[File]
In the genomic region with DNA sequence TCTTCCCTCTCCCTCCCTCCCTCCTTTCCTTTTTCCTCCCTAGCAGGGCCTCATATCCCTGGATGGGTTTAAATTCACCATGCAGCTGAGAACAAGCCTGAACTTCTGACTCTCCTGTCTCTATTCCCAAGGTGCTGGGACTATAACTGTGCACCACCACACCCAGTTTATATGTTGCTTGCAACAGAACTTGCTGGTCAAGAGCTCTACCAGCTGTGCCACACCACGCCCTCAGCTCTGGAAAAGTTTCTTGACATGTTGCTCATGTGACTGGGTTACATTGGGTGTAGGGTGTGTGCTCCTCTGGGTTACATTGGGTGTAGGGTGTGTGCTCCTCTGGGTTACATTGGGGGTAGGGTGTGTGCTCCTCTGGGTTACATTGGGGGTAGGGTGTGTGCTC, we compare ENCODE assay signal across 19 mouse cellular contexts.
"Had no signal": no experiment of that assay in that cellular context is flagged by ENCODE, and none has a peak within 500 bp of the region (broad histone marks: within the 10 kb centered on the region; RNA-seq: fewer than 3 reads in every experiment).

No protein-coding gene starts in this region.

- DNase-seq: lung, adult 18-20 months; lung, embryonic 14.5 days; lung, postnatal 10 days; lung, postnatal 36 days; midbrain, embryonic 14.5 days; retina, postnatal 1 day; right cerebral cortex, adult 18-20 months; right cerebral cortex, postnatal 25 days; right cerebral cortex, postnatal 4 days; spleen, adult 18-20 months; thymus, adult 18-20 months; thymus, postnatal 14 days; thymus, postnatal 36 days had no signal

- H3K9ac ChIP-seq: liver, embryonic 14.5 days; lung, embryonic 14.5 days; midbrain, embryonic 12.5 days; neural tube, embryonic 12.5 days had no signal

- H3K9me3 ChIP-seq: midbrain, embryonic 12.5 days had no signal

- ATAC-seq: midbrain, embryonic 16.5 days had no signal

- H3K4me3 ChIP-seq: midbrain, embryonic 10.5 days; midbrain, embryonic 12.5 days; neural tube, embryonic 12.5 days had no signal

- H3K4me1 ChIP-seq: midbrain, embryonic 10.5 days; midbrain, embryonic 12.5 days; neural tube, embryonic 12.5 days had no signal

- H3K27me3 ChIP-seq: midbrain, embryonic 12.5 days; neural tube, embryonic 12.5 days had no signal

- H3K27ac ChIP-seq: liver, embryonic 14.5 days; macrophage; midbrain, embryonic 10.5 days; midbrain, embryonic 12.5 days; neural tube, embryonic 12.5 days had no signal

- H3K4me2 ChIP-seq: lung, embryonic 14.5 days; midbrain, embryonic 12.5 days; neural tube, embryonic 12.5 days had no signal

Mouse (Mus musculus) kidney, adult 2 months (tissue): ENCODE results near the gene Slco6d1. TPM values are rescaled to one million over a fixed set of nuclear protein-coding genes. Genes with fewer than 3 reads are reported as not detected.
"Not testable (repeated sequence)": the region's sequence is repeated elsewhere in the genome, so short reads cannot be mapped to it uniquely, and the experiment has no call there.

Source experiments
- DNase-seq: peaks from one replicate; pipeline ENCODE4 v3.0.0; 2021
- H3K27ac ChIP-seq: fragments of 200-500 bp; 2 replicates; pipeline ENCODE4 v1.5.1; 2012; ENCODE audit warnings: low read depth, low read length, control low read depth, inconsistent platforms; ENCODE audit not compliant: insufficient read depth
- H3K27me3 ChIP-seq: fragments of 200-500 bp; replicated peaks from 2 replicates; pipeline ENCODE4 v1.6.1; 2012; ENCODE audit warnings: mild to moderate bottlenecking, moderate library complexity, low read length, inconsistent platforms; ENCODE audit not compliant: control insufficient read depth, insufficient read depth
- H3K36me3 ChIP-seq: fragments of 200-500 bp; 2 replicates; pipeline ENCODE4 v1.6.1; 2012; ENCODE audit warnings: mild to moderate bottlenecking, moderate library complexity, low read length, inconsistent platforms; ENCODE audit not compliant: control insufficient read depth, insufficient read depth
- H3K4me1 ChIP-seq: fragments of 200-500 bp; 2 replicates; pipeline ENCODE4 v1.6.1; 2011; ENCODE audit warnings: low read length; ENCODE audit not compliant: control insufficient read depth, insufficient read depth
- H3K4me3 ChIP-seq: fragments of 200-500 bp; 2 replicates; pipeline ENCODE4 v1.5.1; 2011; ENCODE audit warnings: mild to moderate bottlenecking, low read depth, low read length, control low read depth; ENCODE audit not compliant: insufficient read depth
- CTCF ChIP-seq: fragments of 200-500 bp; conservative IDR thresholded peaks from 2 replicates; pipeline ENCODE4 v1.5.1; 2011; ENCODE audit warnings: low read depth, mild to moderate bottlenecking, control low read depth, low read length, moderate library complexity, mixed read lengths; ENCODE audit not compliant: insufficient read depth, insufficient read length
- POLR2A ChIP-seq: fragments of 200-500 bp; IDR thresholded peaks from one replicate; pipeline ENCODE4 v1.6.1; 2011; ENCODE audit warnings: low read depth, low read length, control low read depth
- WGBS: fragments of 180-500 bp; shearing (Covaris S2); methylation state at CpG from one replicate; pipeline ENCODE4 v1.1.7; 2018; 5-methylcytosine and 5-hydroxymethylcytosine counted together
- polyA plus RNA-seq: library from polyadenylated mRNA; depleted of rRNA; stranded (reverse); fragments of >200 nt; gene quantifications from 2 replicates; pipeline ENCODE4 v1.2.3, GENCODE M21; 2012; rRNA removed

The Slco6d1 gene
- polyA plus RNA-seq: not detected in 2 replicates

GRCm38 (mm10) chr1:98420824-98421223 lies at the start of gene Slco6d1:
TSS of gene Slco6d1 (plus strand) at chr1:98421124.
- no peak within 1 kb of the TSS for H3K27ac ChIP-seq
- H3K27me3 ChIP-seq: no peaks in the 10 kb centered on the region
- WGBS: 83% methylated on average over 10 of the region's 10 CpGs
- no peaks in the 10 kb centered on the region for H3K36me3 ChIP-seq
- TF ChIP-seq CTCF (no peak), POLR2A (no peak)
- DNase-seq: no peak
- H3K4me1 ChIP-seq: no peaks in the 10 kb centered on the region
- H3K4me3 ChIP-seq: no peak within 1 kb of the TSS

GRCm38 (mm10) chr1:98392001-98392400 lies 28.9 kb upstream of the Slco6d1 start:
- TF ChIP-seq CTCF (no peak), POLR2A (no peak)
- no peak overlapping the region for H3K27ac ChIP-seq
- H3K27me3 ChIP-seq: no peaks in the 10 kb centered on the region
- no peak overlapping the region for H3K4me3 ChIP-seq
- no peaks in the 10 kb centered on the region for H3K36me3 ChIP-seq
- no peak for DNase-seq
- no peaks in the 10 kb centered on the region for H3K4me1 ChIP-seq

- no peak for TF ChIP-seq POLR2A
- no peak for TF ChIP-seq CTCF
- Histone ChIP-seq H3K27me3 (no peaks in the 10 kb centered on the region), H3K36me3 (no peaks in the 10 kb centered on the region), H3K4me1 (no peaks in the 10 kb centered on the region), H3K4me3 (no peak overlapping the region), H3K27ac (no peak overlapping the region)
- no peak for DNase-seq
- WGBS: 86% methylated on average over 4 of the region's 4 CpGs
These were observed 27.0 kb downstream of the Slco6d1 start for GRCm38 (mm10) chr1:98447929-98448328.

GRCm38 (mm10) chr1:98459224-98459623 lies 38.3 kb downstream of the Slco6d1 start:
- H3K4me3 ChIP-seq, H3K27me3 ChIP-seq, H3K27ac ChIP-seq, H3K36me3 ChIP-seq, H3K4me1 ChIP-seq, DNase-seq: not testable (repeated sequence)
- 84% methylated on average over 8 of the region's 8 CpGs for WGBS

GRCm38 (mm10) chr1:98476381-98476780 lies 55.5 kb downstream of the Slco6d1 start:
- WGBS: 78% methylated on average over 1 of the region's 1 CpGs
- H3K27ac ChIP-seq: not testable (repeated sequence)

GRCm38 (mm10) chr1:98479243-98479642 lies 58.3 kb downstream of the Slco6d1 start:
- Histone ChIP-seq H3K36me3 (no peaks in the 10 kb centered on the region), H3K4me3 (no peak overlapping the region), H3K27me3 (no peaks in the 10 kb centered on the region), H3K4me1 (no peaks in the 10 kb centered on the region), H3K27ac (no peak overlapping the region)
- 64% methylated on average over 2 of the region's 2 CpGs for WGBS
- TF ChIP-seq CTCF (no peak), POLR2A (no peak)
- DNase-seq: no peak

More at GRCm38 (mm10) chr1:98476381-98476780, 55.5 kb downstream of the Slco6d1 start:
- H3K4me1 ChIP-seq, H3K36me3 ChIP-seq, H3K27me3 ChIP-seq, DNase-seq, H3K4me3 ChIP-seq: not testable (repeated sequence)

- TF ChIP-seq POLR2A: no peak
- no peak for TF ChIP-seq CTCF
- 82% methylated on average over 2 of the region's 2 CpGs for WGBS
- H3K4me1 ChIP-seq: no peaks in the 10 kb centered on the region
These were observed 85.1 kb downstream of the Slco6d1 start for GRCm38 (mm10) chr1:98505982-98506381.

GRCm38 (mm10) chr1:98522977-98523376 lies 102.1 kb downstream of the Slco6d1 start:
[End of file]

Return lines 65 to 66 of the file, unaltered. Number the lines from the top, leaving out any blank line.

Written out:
- TF ChIP-seq POLR2A: no peak
- no peak for TF ChIP-seq CTCF